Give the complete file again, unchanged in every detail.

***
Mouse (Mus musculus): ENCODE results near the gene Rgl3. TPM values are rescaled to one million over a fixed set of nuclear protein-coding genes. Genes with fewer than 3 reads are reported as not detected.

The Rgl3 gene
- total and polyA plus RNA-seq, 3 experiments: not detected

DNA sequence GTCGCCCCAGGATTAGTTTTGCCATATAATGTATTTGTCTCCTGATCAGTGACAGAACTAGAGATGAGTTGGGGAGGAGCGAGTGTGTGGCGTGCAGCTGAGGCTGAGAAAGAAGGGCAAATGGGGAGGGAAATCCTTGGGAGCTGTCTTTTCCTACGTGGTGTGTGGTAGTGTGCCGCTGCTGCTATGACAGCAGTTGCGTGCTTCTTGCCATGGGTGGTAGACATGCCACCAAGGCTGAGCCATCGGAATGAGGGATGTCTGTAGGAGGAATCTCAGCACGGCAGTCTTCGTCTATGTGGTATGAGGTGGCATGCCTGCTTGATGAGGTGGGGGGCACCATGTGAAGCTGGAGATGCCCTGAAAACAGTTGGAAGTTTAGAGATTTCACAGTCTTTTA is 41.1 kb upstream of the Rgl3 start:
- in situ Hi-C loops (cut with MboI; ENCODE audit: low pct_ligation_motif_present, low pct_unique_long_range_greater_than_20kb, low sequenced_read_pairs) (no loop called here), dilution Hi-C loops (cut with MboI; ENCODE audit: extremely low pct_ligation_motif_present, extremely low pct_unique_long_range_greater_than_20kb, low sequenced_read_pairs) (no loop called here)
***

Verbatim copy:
Mouse (Mus musculus): ENCODE results near the gene Rgl3. TPM values are rescaled to one million over a fixed set of nuclear protein-coding genes. Genes with fewer than 3 reads are reported as not detected.

The Rgl3 gene
- total and polyA plus RNA-seq, 3 experiments: not detected

DNA sequence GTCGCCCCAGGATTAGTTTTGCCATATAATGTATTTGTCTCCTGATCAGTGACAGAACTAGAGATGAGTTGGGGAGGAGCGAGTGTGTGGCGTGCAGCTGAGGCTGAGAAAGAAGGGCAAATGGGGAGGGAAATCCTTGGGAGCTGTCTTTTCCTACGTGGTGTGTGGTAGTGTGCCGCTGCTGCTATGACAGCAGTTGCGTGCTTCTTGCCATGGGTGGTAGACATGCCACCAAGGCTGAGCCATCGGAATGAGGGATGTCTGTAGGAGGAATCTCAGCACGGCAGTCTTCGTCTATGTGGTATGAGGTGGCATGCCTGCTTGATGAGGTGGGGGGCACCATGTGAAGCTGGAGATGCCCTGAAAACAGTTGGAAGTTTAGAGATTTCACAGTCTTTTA is 41.1 kb upstream of the Rgl3 start:
- in situ Hi-C loops (cut with MboI; ENCODE audit: low pct_ligation_motif_present, low pct_unique_long_range_greater_than_20kb, low sequenced_read_pairs) (no loop called here), dilution Hi-C loops (cut with MboI; ENCODE audit: extremely low pct_ligation_motif_present, extremely low pct_unique_long_range_greater_than_20kb, low sequenced_read_pairs) (no loop called here)